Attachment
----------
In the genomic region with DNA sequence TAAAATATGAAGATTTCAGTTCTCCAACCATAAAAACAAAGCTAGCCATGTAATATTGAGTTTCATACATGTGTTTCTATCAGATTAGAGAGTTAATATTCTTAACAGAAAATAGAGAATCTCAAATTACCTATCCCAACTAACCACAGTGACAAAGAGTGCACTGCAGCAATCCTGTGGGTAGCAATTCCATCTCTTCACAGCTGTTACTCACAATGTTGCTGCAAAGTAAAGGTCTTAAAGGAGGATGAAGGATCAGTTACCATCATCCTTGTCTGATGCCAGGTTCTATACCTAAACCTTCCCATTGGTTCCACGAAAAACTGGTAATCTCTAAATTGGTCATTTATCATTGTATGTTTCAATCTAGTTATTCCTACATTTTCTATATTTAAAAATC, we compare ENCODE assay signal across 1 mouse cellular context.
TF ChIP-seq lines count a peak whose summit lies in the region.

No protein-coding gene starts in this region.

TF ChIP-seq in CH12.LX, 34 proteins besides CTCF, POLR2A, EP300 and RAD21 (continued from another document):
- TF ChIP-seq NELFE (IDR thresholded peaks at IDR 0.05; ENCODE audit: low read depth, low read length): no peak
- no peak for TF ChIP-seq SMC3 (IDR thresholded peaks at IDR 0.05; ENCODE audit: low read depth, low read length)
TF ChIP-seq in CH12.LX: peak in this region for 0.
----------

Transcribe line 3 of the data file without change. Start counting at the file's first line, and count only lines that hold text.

No protein-coding gene starts in this region.